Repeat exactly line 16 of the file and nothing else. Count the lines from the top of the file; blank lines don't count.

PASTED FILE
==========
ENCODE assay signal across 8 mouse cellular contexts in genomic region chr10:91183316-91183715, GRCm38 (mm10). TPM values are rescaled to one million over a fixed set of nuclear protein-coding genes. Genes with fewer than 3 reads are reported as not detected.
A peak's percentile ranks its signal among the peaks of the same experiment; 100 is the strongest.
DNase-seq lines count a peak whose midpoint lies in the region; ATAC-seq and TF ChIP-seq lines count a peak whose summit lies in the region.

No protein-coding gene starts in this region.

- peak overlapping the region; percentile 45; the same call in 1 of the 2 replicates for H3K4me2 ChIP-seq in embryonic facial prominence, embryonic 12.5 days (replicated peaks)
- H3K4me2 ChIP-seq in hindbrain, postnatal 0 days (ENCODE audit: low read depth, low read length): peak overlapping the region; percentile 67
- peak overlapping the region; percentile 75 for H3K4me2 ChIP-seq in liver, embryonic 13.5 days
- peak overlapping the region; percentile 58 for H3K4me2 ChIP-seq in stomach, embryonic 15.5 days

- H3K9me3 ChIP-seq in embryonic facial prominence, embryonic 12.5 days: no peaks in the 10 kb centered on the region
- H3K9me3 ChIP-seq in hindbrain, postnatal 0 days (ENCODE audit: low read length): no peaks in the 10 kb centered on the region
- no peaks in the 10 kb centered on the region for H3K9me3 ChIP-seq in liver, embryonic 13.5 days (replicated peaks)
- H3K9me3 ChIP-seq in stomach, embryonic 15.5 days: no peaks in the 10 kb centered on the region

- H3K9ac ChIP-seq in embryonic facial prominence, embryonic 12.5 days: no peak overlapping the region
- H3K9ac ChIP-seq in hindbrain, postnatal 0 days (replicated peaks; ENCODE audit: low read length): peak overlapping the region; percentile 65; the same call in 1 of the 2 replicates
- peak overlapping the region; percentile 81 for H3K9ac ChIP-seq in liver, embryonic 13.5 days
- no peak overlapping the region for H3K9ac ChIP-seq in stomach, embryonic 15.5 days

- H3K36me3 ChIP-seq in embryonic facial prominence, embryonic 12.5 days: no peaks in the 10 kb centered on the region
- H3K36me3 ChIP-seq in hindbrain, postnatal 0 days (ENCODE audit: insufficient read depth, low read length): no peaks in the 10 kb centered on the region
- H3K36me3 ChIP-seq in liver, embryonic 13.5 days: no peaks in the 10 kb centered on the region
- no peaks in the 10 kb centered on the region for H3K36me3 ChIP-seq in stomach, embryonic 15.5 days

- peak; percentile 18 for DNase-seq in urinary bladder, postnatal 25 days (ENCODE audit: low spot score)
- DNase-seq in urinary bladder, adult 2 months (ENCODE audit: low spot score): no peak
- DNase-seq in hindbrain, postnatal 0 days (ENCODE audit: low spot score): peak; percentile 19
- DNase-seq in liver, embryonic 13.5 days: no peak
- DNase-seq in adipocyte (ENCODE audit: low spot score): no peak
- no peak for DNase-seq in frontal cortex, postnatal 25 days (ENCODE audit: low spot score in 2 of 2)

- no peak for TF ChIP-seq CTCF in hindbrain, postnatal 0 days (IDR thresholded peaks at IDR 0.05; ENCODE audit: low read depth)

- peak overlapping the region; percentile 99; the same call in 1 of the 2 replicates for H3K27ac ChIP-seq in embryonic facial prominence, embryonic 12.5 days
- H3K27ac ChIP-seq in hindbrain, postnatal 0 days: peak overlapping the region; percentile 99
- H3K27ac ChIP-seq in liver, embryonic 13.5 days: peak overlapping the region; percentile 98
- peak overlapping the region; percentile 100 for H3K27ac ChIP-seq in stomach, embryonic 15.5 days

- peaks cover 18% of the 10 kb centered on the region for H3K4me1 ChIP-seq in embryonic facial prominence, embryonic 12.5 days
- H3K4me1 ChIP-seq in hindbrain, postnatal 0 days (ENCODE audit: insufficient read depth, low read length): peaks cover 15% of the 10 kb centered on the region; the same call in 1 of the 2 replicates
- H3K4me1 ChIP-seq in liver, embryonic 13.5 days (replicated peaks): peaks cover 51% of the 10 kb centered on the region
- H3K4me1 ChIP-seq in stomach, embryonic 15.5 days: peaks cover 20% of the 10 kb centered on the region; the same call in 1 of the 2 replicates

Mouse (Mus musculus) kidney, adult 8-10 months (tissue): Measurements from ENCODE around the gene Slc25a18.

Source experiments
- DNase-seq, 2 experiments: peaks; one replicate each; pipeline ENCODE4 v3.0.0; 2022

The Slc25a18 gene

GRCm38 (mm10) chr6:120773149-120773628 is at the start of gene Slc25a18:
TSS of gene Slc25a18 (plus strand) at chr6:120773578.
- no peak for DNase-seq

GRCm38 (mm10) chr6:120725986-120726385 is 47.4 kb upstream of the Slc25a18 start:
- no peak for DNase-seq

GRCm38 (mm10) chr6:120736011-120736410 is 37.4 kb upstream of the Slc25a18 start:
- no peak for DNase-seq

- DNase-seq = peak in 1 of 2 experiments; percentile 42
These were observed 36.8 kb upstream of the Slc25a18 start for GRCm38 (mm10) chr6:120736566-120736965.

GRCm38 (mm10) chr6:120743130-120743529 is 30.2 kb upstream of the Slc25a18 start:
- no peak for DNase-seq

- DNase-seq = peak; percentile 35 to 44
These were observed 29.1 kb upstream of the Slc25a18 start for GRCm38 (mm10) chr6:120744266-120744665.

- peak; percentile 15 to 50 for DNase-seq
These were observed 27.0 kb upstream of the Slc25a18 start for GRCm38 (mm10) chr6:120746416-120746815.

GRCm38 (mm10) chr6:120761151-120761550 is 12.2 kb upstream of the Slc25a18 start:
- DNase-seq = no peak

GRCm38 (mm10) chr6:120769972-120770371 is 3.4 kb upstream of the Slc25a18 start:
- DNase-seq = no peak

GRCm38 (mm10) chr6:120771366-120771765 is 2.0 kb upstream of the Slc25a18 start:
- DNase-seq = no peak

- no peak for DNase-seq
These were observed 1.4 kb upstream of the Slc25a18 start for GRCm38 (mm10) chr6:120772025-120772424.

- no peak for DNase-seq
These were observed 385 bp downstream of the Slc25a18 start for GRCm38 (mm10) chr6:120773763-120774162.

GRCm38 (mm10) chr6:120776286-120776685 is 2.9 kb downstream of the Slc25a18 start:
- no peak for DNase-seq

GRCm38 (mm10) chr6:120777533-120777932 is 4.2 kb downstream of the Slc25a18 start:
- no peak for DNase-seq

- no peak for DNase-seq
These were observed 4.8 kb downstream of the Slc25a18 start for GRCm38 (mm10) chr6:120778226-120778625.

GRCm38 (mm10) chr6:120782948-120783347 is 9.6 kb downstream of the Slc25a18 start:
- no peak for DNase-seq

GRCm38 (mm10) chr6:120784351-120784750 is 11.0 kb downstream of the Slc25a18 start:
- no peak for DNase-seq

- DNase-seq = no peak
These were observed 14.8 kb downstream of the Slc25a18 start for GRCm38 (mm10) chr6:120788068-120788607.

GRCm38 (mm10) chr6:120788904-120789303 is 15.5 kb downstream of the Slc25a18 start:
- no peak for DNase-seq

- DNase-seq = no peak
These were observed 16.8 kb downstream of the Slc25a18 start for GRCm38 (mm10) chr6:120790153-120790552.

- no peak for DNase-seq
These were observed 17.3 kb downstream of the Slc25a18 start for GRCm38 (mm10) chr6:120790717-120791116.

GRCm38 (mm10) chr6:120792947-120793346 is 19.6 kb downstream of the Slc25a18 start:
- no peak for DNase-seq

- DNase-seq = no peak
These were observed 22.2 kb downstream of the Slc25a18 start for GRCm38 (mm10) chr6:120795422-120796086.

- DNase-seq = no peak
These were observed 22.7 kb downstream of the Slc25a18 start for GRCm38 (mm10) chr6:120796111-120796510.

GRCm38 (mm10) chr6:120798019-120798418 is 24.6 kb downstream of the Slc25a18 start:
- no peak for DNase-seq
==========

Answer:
- no peak overlapping the region for H3K9ac ChIP-seq in stomach, embryonic 15.5 days